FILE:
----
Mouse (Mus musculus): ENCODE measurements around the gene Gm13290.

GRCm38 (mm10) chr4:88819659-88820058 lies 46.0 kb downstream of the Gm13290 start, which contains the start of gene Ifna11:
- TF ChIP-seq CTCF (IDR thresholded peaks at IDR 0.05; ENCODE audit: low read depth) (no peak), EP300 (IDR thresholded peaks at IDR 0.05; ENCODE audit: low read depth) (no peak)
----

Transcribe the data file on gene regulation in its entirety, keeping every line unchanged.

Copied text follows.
Mouse (Mus musculus): ENCODE measurements around the gene Gm13290.

GRCm38 (mm10) chr4:88819659-88820058 lies 46.0 kb downstream of the Gm13290 start, which contains the start of gene Ifna11:
- TF ChIP-seq CTCF (IDR thresholded peaks at IDR 0.05; ENCODE audit: low read depth) (no peak), EP300 (IDR thresholded peaks at IDR 0.05; ENCODE audit: low read depth) (no peak)